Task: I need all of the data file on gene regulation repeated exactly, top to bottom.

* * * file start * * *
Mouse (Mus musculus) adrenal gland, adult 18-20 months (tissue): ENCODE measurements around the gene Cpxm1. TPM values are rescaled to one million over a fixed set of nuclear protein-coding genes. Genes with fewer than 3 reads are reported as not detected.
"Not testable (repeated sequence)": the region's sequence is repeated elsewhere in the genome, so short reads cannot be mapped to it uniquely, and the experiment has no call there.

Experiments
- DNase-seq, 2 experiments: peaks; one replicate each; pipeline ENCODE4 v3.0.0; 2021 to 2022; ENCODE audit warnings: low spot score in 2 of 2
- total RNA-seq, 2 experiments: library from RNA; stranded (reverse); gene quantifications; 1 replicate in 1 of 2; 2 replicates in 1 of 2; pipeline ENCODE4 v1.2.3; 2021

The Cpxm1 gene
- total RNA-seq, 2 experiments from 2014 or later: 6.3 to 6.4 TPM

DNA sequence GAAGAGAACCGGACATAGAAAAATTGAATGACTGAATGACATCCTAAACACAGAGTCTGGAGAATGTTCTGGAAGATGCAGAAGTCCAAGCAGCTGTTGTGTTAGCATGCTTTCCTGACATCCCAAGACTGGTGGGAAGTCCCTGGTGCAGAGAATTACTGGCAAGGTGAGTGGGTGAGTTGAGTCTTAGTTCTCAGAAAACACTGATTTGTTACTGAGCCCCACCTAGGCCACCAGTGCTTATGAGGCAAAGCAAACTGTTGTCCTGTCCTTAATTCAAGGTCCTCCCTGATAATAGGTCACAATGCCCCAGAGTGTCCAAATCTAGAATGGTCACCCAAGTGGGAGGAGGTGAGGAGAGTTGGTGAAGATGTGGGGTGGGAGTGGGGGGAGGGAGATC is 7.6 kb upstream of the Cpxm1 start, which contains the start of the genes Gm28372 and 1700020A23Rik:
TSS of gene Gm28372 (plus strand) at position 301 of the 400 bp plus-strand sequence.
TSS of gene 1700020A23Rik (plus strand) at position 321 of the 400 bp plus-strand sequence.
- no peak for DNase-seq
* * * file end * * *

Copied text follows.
Mouse (Mus musculus) adrenal gland, adult 18-20 months (tissue): ENCODE measurements around the gene Cpxm1. TPM values are rescaled to one million over a fixed set of nuclear protein-coding genes. Genes with fewer than 3 reads are reported as not detected.
"Not testable (repeated sequence)": the region's sequence is repeated elsewhere in the genome, so short reads cannot be mapped to it uniquely, and the experiment has no call there.

Experiments
- DNase-seq, 2 experiments: peaks; one replicate each; pipeline ENCODE4 v3.0.0; 2021 to 2022; ENCODE audit warnings: low spot score in 2 of 2
- total RNA-seq, 2 experiments: library from RNA; stranded (reverse); gene quantifications; 1 replicate in 1 of 2; 2 replicates in 1 of 2; pipeline ENCODE4 v1.2.3; 2021

The Cpxm1 gene
- total RNA-seq, 2 experiments from 2014 or later: 6.3 to 6.4 TPM

DNA sequence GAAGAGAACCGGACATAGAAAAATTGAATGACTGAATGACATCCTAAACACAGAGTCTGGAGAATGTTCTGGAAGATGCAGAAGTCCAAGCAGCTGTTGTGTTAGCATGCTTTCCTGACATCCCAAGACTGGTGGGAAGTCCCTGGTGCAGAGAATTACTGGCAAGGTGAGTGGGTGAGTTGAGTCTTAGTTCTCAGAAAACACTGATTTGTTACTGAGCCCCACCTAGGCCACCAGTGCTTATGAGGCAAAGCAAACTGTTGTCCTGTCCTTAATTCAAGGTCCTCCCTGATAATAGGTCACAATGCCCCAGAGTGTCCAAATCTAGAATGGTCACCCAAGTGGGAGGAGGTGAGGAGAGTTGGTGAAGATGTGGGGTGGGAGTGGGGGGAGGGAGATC is 7.6 kb upstream of the Cpxm1 start, which contains the start of the genes Gm28372 and 1700020A23Rik:
TSS of gene Gm28372 (plus strand) at position 301 of the 400 bp plus-strand sequence.
TSS of gene 1700020A23Rik (plus strand) at position 321 of the 400 bp plus-strand sequence.
- no peak for DNase-seq